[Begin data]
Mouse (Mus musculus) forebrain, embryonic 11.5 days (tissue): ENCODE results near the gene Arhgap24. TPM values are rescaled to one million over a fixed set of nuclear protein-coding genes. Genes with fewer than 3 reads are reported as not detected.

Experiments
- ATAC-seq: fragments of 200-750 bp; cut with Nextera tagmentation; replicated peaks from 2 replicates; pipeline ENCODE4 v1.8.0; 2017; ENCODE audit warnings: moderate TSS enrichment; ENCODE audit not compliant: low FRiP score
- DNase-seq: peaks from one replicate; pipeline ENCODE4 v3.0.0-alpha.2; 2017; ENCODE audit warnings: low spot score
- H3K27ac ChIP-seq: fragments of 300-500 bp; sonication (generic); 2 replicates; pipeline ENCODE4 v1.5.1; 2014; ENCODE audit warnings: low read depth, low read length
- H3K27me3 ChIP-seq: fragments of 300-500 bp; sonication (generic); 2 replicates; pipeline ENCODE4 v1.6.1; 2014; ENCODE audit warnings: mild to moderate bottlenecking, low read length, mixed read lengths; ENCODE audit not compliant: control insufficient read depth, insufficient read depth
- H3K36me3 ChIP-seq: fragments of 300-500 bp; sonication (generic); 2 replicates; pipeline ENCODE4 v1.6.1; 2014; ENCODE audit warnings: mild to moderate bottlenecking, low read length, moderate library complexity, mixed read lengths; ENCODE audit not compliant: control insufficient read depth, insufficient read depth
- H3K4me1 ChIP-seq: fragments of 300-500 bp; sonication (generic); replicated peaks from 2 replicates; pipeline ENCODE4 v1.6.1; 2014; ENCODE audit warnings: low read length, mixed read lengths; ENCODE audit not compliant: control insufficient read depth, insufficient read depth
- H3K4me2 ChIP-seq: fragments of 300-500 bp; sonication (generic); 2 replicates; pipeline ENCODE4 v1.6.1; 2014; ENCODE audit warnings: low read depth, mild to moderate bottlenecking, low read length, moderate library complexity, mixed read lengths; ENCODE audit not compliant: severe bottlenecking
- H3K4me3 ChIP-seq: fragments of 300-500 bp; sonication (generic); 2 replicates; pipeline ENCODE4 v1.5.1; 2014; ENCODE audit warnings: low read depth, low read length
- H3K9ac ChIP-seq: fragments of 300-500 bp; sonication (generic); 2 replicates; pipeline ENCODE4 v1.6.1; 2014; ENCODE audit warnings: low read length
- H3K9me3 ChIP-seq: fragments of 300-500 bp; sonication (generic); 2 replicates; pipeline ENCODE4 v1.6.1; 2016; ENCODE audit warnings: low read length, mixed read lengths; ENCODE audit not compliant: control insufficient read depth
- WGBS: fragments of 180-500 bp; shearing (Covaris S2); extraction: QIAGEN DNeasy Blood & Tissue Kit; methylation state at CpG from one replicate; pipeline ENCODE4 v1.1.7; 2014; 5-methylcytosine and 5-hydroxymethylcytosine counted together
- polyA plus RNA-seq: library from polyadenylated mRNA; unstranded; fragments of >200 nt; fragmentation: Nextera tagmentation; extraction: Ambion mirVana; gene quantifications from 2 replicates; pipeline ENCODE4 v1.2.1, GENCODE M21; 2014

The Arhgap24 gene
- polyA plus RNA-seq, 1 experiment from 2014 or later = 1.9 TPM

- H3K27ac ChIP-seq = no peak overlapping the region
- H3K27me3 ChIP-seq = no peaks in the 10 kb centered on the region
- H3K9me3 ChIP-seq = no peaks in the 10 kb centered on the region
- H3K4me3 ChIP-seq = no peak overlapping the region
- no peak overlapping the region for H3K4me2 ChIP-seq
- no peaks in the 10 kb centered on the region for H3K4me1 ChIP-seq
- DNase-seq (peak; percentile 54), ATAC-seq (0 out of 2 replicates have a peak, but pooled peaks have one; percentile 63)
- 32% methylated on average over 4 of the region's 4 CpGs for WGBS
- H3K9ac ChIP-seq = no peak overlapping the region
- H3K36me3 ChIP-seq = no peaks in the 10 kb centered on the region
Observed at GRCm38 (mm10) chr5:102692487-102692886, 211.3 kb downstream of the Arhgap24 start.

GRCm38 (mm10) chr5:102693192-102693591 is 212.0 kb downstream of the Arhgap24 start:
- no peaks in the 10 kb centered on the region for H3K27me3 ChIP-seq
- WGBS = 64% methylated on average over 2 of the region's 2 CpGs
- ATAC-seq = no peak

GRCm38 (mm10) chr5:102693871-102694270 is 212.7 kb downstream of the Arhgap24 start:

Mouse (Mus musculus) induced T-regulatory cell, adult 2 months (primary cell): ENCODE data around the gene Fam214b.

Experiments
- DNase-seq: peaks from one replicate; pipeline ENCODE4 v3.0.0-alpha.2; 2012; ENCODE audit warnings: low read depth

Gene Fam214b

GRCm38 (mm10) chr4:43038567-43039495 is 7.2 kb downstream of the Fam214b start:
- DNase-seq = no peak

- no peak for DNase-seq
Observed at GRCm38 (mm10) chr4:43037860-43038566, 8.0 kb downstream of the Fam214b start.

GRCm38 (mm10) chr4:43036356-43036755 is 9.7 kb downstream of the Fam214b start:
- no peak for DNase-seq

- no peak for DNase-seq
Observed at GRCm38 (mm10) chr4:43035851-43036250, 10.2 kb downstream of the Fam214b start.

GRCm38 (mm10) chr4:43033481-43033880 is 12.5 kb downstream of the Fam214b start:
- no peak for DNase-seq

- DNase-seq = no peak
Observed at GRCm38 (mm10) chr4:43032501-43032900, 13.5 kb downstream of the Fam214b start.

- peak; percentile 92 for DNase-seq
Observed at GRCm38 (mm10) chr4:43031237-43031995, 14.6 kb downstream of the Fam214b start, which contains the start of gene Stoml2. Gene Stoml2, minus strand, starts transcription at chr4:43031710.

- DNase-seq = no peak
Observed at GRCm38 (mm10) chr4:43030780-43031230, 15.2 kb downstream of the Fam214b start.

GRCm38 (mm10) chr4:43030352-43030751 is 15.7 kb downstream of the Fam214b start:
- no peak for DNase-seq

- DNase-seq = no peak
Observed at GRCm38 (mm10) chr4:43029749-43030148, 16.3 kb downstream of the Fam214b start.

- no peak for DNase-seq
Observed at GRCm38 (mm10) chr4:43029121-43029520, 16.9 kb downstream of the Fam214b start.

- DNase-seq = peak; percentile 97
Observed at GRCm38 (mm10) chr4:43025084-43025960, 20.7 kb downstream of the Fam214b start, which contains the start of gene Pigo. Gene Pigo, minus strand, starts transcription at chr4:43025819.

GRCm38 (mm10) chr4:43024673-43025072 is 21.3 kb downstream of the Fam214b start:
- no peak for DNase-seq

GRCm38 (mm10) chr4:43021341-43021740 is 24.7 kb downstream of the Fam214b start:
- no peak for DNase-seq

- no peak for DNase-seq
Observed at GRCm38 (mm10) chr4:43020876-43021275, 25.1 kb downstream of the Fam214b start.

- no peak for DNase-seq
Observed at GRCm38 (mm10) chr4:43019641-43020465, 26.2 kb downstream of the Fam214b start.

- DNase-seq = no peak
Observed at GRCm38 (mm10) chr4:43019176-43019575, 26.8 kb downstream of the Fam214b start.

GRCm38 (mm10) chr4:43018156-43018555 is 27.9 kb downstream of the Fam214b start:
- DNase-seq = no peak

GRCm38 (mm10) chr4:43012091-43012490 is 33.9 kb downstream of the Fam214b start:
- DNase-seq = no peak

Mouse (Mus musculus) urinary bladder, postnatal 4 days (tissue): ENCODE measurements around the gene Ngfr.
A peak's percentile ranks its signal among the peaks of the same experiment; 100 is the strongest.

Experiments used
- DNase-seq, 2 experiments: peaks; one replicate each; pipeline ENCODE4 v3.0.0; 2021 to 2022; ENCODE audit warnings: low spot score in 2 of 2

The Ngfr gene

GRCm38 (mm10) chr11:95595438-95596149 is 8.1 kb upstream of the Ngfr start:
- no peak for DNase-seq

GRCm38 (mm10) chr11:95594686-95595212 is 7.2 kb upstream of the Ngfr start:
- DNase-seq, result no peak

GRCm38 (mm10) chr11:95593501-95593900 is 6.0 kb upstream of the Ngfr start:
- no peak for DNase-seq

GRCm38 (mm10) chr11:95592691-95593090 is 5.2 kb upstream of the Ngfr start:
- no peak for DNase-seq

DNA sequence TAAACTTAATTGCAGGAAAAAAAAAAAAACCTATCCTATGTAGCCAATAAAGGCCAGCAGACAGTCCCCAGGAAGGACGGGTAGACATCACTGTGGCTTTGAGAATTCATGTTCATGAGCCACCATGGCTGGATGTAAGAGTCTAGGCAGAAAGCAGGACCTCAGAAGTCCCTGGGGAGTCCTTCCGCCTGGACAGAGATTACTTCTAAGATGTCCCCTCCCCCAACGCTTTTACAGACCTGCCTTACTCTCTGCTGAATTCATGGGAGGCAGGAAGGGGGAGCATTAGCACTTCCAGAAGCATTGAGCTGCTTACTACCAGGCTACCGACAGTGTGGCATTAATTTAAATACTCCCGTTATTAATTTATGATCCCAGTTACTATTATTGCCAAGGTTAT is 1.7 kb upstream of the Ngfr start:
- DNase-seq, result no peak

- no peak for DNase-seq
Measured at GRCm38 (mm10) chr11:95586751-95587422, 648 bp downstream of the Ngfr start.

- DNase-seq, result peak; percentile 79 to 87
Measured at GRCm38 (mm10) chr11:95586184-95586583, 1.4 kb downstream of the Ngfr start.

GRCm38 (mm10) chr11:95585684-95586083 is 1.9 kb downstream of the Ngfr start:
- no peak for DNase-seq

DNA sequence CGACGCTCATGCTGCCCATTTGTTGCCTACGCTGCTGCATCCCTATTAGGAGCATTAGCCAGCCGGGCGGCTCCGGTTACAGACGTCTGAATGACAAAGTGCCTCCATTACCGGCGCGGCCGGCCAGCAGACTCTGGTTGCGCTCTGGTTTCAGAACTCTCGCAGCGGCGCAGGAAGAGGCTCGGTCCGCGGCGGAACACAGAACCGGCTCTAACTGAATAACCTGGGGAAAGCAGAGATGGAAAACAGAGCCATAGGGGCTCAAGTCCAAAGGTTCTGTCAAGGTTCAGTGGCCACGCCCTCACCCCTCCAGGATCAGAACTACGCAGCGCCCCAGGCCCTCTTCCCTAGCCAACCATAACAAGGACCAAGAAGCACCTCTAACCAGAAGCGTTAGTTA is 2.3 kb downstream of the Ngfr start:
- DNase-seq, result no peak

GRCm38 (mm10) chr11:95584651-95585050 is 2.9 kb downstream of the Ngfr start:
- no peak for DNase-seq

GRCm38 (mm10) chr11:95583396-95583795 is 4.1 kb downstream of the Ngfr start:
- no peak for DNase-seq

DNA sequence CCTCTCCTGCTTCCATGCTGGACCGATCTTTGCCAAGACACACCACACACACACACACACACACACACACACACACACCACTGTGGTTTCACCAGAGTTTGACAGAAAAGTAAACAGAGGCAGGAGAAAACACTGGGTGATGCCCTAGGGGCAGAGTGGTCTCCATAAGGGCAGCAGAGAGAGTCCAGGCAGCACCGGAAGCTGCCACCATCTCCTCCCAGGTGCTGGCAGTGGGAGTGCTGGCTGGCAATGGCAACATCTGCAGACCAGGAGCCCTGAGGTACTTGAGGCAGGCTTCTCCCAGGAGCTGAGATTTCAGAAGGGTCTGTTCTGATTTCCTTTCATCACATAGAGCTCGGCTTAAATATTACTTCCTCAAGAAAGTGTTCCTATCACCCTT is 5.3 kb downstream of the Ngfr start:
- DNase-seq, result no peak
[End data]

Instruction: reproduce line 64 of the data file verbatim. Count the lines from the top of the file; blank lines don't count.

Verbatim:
- no peak for DNase-seq